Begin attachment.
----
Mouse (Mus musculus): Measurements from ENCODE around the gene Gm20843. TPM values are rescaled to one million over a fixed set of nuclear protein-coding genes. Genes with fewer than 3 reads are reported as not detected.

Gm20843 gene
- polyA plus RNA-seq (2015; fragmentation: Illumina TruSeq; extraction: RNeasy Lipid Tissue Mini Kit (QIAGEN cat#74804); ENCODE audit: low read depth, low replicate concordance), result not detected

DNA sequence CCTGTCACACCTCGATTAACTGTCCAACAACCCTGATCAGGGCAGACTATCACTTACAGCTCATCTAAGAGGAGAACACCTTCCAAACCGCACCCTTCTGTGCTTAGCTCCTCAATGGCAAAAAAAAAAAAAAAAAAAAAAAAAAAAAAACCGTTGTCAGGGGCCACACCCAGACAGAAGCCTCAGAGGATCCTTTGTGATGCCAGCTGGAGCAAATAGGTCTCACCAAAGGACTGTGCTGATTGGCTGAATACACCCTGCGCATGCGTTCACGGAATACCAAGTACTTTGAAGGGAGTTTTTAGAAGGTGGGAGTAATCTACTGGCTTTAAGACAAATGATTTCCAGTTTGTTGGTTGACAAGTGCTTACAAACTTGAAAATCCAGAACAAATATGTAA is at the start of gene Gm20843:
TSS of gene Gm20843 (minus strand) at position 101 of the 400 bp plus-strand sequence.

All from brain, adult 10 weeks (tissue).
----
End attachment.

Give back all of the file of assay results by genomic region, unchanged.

Mouse (Mus musculus): Measurements from ENCODE around the gene Gm20843. TPM values are rescaled to one million over a fixed set of nuclear protein-coding genes. Genes with fewer than 3 reads are reported as not detected.

Gm20843 gene
- polyA plus RNA-seq (2015; fragmentation: Illumina TruSeq; extraction: RNeasy Lipid Tissue Mini Kit (QIAGEN cat#74804); ENCODE audit: low read depth, low replicate concordance), result not detected

DNA sequence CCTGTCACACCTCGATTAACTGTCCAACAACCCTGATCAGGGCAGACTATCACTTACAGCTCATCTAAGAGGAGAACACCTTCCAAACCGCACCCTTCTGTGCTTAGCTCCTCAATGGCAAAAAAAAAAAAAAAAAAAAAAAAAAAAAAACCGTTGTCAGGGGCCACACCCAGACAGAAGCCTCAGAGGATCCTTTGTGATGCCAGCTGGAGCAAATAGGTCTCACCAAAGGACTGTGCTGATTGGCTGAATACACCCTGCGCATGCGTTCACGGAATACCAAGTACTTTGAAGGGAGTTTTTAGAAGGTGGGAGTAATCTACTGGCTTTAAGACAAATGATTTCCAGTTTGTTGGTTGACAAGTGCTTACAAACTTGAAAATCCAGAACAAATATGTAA is at the start of gene Gm20843:
TSS of gene Gm20843 (minus strand) at position 101 of the 400 bp plus-strand sequence.

All from brain, adult 10 weeks (tissue).